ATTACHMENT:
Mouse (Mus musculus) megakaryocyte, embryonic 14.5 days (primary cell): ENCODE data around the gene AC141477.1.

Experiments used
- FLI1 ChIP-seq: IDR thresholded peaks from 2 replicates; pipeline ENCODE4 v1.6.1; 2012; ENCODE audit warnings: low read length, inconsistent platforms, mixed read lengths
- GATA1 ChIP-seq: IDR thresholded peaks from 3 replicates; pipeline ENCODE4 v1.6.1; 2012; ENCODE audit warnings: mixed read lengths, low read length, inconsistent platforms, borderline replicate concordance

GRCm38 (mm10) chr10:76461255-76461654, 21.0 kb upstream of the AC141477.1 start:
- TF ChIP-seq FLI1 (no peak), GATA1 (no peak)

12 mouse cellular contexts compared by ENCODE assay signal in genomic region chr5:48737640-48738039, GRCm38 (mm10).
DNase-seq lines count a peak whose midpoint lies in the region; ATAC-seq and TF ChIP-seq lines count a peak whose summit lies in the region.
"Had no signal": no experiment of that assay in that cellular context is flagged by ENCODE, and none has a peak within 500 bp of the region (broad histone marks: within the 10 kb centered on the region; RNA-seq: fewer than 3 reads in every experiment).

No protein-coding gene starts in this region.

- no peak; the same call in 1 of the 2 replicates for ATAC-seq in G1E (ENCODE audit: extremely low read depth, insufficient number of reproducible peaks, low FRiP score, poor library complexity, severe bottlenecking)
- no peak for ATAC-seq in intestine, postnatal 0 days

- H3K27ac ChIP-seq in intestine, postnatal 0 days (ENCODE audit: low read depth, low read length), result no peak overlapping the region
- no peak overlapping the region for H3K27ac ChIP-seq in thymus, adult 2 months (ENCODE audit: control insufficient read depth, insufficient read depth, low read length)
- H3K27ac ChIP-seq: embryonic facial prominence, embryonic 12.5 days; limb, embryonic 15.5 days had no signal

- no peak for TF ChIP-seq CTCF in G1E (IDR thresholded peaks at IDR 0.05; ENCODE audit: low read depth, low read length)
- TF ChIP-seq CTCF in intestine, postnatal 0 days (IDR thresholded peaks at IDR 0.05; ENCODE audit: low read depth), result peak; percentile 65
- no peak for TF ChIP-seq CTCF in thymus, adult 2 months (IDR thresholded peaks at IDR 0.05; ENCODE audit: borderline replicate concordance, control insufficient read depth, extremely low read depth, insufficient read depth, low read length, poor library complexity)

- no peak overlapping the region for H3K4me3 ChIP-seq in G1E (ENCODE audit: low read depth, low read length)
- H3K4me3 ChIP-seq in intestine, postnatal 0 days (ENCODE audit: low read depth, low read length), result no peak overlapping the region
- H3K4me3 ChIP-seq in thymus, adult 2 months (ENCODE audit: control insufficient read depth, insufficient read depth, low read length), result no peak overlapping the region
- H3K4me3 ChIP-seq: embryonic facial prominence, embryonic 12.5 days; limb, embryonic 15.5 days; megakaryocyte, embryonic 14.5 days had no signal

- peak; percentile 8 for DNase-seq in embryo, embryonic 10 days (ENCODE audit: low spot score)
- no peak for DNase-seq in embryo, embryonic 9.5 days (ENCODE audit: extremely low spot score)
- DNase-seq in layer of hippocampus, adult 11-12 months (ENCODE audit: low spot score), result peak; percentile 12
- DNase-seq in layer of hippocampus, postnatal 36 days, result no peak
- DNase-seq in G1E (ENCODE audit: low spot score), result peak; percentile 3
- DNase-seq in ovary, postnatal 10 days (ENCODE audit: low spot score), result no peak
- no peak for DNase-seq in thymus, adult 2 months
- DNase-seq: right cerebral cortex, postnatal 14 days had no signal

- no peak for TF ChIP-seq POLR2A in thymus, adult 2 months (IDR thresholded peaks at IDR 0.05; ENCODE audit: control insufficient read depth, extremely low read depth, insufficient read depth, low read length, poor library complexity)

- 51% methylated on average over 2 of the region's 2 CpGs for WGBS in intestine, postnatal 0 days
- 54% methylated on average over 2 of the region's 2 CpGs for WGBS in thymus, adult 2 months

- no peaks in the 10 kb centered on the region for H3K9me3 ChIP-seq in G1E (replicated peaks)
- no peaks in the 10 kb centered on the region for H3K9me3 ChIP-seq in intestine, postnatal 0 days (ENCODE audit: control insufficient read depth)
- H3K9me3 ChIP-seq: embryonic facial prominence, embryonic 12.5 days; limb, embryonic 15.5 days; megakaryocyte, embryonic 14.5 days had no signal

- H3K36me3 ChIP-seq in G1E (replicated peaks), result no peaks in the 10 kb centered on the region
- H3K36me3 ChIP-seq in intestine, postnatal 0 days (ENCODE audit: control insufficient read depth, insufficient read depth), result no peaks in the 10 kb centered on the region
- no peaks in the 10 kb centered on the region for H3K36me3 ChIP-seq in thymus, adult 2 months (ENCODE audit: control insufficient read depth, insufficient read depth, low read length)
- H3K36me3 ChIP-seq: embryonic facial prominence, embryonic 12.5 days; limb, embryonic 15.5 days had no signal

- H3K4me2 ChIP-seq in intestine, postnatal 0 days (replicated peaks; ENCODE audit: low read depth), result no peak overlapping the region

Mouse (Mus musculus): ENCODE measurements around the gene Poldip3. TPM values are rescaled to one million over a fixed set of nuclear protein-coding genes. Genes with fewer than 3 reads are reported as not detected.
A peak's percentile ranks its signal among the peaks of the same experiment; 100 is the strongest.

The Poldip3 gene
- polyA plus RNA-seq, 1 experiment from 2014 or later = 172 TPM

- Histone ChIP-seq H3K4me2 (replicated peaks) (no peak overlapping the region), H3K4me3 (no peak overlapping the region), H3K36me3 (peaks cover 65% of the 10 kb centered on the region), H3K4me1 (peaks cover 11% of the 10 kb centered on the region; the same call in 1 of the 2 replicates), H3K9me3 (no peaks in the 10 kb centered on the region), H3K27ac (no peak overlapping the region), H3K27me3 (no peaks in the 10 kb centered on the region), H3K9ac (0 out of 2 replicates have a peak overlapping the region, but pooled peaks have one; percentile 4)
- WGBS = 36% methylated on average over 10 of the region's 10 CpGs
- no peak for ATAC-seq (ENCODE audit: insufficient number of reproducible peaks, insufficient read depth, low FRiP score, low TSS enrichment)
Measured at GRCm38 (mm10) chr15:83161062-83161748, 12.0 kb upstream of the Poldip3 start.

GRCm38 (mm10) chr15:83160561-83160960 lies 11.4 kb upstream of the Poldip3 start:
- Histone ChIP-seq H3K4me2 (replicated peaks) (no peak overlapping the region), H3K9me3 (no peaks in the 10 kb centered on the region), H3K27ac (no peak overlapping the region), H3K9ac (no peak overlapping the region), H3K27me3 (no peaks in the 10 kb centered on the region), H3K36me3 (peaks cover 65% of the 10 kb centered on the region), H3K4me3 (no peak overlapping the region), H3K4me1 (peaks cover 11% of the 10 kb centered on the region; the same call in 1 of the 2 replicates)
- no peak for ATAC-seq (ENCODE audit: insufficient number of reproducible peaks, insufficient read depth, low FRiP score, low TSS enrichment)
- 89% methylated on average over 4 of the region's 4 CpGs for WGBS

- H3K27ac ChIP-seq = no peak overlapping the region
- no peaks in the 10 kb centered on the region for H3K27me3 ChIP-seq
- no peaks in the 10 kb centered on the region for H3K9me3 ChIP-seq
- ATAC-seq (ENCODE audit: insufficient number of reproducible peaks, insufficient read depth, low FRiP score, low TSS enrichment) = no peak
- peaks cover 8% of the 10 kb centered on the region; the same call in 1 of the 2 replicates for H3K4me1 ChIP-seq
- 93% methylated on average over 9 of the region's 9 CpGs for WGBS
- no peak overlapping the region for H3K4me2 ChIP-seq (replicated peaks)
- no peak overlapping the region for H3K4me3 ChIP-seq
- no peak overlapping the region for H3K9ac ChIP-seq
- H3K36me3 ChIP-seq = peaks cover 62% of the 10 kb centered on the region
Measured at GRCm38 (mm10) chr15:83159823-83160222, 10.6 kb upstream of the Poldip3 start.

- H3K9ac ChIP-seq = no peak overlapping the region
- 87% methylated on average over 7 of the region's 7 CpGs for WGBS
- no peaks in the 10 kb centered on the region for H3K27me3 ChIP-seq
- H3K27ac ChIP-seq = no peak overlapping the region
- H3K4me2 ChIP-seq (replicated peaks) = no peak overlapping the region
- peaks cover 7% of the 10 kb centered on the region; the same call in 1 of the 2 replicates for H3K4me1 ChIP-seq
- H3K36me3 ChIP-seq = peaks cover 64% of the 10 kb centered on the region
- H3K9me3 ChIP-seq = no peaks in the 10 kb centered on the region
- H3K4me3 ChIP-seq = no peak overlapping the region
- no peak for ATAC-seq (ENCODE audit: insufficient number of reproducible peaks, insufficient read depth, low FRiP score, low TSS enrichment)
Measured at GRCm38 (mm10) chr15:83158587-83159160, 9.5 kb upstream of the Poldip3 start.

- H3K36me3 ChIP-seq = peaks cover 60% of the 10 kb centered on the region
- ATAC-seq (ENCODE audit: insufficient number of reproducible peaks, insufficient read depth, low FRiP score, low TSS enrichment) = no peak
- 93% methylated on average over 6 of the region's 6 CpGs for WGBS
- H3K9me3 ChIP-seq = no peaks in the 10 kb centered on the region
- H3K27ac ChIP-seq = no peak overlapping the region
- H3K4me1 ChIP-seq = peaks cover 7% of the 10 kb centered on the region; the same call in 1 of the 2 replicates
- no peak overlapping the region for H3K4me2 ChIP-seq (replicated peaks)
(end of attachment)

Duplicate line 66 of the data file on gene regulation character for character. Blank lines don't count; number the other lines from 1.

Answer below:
- 87% methylated on average over 7 of the region's 7 CpGs for WGBS